Bad Girls in the New Age of Wonder Woman

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The little girl was mean. She enjoyed being mean. She cussed. She picked fights. She bossed adults around. She was everything a girl is not supposed to be. Girls are supposed to be sugar and spice and everything nice, but this child? Zero grams sugar. Absolutely nothing nice. Spice factor? 100% cayenne pepper.

I’m talking about none other than The Great Gilly Hopkins, eponymous protagonist of Katherine Paterson’s 1978 novel. Gilly, or Galadriel, is the meanest foster kid around. Nobody messes with her because her sassy armor is impenetrable…that is, until she arrives in Thompson Park. When Gilly realizes the kind townsfolk are disintegrating her defenses, she hatches a plan that inadvertently sabotages her chance for happiness.

The film adaptation premiered in 2015, with a cast including Kathy Bates and Glenn Close.

For those who don’t know, Katherine Paterson writes award-winning, heartfelt books with the same ease required to open a can of tuna. Newberry’s, National Book Awards, and plenty of others gild her accolades. Paterson has been on my reading shelf ever since I was old enough to read a chapter book all by myself. Her ability to capture the sincerity of adolescence without any saccharine dazzled me then and now. I still marvel at her finesse rendering the real world and everyday life. I envy this skill the same way I greened at the math nerds at school who whipped through the quadratic equation.

But in Gilly, Paterson accomplishes something far greater and much more complex than verisimilitude. She crafts a sympathetic, compelling, and very likable female protagonist who is also mean; who misbehaves and shoves back; and who revels in her own wickedness.

I can’t count the times I have seen these characters get bashed around in critique groups. Trying to be helpful, writers advise the author to…keep the girl’s spunk, but go easy on her cruelty. Or…I’d like her more if she wasn’t so mean. Or…have you considered making your main character a boy?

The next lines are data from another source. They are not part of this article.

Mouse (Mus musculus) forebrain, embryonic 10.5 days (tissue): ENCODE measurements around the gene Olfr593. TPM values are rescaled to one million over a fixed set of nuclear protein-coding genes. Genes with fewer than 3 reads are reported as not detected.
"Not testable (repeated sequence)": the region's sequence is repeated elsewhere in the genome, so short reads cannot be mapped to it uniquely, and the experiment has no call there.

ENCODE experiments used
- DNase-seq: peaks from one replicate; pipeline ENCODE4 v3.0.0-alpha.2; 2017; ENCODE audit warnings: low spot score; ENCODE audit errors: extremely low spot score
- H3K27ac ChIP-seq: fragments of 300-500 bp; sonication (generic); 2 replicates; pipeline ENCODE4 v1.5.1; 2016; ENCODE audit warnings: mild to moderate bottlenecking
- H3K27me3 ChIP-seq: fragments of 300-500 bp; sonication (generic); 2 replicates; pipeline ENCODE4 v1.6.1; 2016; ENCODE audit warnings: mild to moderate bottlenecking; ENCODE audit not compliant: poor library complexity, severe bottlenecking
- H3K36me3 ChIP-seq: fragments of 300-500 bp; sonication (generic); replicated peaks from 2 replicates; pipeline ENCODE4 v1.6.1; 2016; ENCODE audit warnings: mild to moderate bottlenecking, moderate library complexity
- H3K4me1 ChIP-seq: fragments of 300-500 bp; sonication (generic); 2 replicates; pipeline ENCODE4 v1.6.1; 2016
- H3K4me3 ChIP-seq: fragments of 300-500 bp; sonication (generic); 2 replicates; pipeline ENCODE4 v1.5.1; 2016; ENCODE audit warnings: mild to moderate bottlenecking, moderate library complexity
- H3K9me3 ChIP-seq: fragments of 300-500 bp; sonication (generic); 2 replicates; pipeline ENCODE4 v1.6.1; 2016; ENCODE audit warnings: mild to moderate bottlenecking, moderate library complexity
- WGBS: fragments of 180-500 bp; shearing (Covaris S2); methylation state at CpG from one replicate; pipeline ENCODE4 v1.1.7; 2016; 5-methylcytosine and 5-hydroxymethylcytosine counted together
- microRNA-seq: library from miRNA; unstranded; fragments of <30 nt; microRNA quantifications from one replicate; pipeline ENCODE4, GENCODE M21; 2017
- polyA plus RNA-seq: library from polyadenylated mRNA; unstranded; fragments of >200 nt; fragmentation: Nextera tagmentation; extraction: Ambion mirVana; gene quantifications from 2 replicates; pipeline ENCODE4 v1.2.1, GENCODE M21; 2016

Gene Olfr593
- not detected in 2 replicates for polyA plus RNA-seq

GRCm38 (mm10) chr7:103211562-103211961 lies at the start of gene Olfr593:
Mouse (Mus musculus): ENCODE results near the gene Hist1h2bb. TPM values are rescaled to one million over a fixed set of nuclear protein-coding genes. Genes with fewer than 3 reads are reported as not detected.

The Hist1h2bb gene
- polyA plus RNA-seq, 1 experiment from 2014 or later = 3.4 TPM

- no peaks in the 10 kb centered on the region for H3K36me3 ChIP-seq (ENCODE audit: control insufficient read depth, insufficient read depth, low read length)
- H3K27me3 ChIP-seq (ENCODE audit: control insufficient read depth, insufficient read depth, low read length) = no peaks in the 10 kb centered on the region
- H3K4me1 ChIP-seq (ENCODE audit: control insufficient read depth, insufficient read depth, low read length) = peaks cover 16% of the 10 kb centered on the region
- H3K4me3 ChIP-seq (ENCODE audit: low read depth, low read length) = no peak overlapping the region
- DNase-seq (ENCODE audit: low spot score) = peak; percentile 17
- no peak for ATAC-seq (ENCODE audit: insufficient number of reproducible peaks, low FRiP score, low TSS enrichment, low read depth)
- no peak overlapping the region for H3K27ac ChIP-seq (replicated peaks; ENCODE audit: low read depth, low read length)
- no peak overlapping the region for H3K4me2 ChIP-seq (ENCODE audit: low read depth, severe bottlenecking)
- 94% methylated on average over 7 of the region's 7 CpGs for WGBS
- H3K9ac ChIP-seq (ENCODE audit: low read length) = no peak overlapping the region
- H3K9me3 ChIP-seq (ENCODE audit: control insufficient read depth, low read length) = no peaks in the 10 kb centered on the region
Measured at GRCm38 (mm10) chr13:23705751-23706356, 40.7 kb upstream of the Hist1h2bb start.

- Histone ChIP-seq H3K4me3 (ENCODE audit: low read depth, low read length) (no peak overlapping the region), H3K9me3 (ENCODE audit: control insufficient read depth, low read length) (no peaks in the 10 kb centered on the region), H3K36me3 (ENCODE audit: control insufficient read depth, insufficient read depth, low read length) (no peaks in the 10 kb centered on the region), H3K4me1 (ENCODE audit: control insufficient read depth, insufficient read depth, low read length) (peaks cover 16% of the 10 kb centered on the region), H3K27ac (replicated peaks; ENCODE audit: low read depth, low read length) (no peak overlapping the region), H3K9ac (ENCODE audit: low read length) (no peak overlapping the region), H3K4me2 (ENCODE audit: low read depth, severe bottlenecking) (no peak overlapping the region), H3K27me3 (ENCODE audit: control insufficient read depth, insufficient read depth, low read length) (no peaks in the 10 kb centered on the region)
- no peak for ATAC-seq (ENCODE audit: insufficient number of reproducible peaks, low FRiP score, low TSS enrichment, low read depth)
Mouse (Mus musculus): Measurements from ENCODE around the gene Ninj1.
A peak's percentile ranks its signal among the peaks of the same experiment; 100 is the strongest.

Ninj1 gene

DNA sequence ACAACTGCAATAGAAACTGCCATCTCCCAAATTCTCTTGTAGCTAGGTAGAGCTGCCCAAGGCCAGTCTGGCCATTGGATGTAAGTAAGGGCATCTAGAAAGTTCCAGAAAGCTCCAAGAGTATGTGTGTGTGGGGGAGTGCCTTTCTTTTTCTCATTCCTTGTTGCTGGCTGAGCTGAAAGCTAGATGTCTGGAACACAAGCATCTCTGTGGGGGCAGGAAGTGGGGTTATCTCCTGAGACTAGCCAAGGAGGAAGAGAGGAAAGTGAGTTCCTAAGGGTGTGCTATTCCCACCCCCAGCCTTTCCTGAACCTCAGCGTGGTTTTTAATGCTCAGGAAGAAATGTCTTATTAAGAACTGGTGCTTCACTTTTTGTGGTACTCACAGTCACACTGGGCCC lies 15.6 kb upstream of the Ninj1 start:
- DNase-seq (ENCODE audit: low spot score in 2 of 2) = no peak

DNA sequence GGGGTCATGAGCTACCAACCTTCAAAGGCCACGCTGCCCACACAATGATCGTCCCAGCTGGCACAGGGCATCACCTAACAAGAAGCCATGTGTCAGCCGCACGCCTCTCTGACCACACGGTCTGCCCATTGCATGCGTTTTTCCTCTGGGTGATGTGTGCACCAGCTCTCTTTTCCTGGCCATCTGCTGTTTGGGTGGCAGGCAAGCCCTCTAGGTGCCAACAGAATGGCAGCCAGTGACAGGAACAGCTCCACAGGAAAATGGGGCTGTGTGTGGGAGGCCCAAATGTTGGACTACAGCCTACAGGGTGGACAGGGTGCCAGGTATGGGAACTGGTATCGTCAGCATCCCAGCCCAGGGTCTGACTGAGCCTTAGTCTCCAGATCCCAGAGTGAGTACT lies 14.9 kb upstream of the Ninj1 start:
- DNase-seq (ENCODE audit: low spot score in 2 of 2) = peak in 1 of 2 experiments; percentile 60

Make her a boy? What — are girls not allowed to be mean or aggressive or spiteful?

“Little Girl” by William Adolphe Bouguereau. Image CC.

Actually, they’re not. At least according to lots of reporting on social science research:

For Women Leaders, Likability and Success Hardly Go Hand-in-Hand
The Social Science Behind “Bossiness”
The Price Women Leaders Pay for Assertiveness–and How to Minimize It
What Does Social Science Say About How a Woman President Might Lead?

Time and again, the research shows that men are rewarded for being bossy, assertive, aggressive, etc. even to the point of being jerkbags. But women who exhibit similar behavior are relegated to the bitch-bin.

And at the risk of enraging just about every woman on the planet who spent $10 or more to see Wonder Woman — 2017 blockbuster film starring mostly women and directed by a woman — Diana, Princess of Themyscira, Daughter of Hippolyta, AKA Diana Prince, fully perpetuates the good girl stereotype.

Yes, she has amazing physical strength and can seriously kick some Axis Power butt. But she is also completely, entirely, holistically good. In every interview and behind-the-scenes profile I have seen, both Gal Gadot (who plays Diana) and director Patty Jenkins rave about the character’s quintessential goodness. This suggests the thematic intent to portray a good woman with mighty powers. But I take this a step further and attest that the only reason Diana can be so powerful is because she is also so good. The two traits are diametrically and proportionately linked. In other words, were she less like Captain America and more like Deadpool, moviegoers would not like her even half as much.